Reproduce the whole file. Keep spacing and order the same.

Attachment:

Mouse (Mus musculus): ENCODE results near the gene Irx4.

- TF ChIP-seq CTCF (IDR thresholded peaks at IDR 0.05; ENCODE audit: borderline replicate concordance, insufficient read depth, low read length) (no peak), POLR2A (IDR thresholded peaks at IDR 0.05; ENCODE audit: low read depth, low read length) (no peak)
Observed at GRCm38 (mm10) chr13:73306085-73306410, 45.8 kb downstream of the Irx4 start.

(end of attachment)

Mouse (Mus musculus): ENCODE results near the gene Irx4.

- TF ChIP-seq CTCF (IDR thresholded peaks at IDR 0.05; ENCODE audit: borderline replicate concordance, insufficient read depth, low read length) (no peak), POLR2A (IDR thresholded peaks at IDR 0.05; ENCODE audit: low read depth, low read length) (no peak)
Observed at GRCm38 (mm10) chr13:73306085-73306410, 45.8 kb downstream of the Irx4 start.